It’s Really Hard to Predict an Earthquake, but Scientists Are Getting Closer

Political Transition and Earthquake Recovery in Nepal

Nepalis seem to be more fearful of floods than of earthquakes. Image credit: Skanda Gautam / Himalayan Times

When the earthquake struck, on April 25, 2015, killing nearly 9,000 people and damaging or destroying over half a million homes and buildings, Nepal was in the midst of its postconflict political transition. Nepal’s second Constituent Assembly was concluding debate on a new constitution with a new federal structure, and the country hadn’t held local elections in nearly 20 years. The political turmoil continued in the years of post-quake reconstruction, as troubled relations with India triggered a six-month border blockade, anger in the Terai over provisions in the constitution led to violent protests, and local elections were finally carried out in 2017. The hiccups from this political transition achieved in the face of natural disaster continue to this day…


It’s Really Hard to Predict an Earthquake, but Scientists Are Getting Closer

Earthquakes are among the most surprising natural disasters. Unlike, say, hurricanes, the early-warning systems for quakes are still in their earliest stages. But new studies from the Department of Energy’s Los Alamos National Lab are painting a more accurate picture of the stresses within the earth’s crust.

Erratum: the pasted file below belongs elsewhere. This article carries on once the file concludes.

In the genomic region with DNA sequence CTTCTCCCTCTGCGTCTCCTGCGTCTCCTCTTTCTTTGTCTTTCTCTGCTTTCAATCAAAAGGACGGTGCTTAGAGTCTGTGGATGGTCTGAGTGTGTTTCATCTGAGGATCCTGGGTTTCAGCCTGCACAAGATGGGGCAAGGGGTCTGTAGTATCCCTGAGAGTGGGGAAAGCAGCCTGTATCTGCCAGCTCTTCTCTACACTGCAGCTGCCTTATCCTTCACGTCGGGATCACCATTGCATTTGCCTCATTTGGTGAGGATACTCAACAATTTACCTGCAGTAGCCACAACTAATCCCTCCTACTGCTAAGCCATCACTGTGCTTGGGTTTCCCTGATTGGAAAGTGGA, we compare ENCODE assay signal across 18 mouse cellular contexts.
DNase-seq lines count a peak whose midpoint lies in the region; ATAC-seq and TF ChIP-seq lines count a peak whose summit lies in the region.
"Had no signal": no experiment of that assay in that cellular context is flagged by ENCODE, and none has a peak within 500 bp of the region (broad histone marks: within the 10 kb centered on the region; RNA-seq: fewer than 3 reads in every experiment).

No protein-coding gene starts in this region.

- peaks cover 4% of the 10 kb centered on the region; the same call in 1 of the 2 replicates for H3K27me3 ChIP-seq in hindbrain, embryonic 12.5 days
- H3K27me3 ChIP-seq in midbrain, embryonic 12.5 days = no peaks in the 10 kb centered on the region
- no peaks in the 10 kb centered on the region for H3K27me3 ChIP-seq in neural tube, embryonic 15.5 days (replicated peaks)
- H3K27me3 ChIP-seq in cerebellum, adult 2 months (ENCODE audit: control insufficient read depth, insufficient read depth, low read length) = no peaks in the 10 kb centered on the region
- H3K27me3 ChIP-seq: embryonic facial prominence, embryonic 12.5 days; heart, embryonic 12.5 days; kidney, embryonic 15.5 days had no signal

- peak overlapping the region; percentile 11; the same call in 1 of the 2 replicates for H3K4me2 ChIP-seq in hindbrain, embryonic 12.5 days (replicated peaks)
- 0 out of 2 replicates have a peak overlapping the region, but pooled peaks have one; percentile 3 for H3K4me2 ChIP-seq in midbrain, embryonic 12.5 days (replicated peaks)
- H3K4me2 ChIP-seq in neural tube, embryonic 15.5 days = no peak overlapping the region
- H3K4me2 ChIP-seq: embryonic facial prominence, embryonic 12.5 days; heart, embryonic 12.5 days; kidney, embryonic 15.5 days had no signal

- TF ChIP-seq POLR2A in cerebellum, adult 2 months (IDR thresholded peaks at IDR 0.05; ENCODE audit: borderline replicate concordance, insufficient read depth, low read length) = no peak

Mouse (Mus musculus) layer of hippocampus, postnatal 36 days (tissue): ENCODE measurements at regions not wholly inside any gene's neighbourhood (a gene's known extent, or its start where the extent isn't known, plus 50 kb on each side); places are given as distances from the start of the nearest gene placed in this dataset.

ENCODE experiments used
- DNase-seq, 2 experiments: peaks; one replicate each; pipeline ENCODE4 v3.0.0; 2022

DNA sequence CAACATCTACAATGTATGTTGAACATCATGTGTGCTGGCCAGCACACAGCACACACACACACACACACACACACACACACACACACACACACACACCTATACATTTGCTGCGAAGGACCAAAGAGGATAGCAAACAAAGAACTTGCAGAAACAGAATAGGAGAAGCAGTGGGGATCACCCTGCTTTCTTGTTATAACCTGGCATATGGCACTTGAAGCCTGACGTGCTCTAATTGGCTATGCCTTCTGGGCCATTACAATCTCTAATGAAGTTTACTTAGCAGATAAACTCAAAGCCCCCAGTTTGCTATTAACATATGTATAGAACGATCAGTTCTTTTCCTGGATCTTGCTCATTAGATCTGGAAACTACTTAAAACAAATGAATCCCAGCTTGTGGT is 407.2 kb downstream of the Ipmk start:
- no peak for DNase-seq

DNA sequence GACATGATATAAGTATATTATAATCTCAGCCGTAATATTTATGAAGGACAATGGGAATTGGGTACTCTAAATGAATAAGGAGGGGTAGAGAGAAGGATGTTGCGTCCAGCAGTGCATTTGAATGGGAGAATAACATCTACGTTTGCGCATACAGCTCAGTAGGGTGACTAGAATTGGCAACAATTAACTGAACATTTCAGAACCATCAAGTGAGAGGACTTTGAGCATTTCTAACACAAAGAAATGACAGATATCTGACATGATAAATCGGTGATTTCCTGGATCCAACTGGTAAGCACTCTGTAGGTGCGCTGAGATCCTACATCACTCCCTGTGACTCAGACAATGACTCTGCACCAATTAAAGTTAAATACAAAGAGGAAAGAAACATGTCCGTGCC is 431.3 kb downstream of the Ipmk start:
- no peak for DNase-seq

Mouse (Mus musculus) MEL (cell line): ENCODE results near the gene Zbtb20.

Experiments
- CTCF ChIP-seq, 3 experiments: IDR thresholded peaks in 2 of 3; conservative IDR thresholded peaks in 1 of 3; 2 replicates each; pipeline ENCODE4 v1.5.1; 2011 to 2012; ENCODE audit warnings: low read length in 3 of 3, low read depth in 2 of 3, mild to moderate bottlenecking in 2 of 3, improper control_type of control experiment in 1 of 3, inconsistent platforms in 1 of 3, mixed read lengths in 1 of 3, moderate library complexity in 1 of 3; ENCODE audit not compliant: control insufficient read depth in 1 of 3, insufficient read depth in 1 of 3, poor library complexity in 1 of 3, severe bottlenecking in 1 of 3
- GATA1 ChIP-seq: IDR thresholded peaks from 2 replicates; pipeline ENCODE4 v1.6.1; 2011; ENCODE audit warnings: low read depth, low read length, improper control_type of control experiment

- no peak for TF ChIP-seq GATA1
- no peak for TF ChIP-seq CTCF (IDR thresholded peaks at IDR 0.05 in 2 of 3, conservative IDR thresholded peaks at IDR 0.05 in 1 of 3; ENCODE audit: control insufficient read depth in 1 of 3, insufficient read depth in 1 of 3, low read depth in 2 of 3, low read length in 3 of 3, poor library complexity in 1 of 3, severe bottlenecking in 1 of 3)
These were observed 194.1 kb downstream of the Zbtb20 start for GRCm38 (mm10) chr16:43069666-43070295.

“It’s very difficult to unpack what triggers larger earthquakes because they are infrequent, but with this new information about a huge number of small earthquakes, we can see how stress evolves in fault systems,” says Daniel Trugman, a post-doctoral fellow at Los Alamos National Laboratory, in a press statement.

“This new information about triggering mechanisms and hidden foreshocks gives us a much better platform for explaining how big quakes get started,” says Trugman, coauthor of a paper published in the journal Science in April, as well as a July study in Geophyiscal Research Letters…


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